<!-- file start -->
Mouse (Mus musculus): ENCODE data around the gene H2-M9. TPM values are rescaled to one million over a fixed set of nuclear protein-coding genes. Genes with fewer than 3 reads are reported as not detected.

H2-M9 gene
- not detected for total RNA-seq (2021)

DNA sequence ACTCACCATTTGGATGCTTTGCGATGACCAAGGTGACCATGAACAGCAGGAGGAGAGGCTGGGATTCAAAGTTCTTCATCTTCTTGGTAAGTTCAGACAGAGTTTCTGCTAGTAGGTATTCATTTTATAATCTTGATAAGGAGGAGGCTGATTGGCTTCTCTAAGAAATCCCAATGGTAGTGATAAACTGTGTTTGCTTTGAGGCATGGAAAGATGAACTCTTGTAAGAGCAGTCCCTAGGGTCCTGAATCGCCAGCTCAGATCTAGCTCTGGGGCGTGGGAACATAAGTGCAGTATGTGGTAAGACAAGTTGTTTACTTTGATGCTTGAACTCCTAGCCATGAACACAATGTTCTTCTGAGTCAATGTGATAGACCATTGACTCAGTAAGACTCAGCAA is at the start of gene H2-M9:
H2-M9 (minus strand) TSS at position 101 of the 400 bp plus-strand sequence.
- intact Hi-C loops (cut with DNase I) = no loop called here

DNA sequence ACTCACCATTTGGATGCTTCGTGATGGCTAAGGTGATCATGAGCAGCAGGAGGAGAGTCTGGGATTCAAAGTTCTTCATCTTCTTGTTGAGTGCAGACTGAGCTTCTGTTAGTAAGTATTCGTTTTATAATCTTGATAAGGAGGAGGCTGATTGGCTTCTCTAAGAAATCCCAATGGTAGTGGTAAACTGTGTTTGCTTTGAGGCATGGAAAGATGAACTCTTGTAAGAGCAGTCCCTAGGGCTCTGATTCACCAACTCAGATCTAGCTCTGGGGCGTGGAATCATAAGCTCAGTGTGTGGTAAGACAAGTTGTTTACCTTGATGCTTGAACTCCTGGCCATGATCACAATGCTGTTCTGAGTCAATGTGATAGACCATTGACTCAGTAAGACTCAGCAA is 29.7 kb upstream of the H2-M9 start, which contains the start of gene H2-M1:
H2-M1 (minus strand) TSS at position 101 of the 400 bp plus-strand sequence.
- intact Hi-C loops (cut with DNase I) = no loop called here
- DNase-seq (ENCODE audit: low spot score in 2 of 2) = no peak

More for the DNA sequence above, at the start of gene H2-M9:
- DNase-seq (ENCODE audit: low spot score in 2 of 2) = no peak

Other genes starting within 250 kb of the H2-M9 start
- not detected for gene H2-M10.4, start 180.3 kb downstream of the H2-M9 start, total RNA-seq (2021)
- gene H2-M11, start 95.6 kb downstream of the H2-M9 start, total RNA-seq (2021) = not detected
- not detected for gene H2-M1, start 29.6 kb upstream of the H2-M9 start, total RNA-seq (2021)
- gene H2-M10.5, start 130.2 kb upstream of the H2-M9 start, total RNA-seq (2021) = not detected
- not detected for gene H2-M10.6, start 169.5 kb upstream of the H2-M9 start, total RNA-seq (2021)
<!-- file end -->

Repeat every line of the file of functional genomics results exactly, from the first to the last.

Mouse (Mus musculus): ENCODE data around the gene H2-M9. TPM values are rescaled to one million over a fixed set of nuclear protein-coding genes. Genes with fewer than 3 reads are reported as not detected.

H2-M9 gene
- not detected for total RNA-seq (2021)

DNA sequence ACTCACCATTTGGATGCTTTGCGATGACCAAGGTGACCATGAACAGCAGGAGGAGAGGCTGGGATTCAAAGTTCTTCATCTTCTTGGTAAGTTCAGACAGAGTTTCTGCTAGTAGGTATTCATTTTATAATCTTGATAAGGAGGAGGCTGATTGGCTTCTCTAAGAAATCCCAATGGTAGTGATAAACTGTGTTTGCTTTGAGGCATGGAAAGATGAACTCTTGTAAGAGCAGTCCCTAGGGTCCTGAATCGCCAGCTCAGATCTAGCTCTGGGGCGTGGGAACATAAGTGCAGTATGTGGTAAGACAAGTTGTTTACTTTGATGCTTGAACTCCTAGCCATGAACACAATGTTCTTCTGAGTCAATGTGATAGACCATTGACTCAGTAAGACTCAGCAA is at the start of gene H2-M9:
H2-M9 (minus strand) TSS at position 101 of the 400 bp plus-strand sequence.
- intact Hi-C loops (cut with DNase I) = no loop called here

DNA sequence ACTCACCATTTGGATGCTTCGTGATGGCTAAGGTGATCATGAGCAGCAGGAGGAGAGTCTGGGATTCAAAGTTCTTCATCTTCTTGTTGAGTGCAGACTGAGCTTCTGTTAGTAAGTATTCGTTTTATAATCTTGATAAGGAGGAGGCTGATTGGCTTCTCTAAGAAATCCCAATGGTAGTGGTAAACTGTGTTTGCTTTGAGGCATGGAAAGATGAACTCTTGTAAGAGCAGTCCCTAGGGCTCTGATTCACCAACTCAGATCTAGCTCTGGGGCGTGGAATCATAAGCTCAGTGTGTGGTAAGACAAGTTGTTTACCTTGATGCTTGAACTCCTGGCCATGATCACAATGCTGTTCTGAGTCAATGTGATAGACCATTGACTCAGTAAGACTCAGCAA is 29.7 kb upstream of the H2-M9 start, which contains the start of gene H2-M1:
H2-M1 (minus strand) TSS at position 101 of the 400 bp plus-strand sequence.
- intact Hi-C loops (cut with DNase I) = no loop called here
- DNase-seq (ENCODE audit: low spot score in 2 of 2) = no peak

More for the DNA sequence above, at the start of gene H2-M9:
- DNase-seq (ENCODE audit: low spot score in 2 of 2) = no peak

Other genes starting within 250 kb of the H2-M9 start
- not detected for gene H2-M10.4, start 180.3 kb downstream of the H2-M9 start, total RNA-seq (2021)
- gene H2-M11, start 95.6 kb downstream of the H2-M9 start, total RNA-seq (2021) = not detected
- not detected for gene H2-M1, start 29.6 kb upstream of the H2-M9 start, total RNA-seq (2021)
- gene H2-M10.5, start 130.2 kb upstream of the H2-M9 start, total RNA-seq (2021) = not detected
- not detected for gene H2-M10.6, start 169.5 kb upstream of the H2-M9 start, total RNA-seq (2021)